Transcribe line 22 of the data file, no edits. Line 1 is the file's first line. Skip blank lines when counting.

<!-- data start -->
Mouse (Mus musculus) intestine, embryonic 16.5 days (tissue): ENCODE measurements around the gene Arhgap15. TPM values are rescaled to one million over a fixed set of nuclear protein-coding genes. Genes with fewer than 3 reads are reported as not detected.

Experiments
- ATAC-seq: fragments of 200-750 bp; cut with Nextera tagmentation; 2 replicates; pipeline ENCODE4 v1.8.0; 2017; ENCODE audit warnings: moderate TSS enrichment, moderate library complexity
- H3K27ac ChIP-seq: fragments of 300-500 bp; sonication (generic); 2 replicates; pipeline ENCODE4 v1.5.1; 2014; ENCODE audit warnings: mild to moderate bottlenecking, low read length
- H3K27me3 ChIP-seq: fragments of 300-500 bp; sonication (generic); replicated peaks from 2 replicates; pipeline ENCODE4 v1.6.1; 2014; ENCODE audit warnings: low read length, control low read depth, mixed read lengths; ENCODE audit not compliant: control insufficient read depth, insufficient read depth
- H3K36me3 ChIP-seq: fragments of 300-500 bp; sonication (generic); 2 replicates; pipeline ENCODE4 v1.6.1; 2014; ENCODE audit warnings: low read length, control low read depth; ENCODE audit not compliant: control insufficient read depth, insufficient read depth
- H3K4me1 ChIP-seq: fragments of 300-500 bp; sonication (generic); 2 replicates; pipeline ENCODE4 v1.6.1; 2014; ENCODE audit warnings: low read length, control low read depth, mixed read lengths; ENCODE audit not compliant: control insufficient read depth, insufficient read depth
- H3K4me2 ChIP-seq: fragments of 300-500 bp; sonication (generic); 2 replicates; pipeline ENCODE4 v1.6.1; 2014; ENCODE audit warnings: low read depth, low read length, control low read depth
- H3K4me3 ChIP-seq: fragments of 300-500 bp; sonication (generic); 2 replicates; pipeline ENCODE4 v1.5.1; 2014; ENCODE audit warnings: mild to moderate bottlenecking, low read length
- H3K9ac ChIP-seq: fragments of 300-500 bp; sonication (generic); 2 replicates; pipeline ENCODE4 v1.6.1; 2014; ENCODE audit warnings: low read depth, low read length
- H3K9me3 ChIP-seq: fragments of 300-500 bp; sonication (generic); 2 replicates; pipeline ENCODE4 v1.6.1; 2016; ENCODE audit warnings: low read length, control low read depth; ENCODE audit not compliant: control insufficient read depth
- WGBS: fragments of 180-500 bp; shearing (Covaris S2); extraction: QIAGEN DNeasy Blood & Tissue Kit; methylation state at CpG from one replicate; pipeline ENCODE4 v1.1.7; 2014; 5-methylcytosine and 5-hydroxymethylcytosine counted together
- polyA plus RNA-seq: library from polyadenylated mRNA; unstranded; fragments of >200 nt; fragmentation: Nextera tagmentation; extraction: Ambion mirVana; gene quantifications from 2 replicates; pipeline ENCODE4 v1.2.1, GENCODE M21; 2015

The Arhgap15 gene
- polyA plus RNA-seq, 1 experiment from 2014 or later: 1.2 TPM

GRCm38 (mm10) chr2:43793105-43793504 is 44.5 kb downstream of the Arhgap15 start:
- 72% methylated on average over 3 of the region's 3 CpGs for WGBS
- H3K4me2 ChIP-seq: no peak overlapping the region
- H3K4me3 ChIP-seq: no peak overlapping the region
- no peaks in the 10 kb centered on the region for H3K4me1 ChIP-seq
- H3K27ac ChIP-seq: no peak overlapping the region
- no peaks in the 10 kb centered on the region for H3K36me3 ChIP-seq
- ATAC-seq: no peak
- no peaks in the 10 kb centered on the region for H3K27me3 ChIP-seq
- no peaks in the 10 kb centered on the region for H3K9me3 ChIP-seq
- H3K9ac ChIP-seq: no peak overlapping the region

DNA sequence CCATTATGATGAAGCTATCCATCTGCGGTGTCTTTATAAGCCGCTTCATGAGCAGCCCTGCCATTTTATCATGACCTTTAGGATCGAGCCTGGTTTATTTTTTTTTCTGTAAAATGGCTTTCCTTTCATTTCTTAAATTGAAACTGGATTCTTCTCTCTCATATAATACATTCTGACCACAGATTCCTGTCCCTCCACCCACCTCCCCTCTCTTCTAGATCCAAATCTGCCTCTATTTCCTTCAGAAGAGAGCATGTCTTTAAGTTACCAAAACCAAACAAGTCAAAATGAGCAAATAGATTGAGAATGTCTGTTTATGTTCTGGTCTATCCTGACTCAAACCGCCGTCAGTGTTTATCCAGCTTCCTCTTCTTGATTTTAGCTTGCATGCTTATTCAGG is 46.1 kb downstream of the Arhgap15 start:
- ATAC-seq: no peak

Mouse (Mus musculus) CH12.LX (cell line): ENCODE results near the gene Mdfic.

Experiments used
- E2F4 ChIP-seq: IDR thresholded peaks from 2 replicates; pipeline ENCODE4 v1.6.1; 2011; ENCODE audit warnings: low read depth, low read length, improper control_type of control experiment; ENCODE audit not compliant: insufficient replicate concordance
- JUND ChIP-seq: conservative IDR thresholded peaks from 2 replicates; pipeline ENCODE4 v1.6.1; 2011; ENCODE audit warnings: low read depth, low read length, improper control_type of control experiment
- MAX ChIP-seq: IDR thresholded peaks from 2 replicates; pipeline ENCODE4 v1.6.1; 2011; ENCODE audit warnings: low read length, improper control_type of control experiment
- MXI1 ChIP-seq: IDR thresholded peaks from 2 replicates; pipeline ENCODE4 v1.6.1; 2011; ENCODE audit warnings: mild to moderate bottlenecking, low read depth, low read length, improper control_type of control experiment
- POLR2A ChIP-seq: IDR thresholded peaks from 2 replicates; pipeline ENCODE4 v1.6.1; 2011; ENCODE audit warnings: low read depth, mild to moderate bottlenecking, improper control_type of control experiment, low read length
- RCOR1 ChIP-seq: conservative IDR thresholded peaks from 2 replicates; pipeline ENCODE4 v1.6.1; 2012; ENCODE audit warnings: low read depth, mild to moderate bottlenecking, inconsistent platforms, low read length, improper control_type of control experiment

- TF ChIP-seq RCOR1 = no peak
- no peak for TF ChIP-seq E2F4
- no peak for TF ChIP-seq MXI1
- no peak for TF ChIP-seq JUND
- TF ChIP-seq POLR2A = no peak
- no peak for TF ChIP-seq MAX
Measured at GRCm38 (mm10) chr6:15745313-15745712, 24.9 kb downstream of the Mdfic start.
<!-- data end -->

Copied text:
- no peaks in the 10 kb centered on the region for H3K36me3 ChIP-seq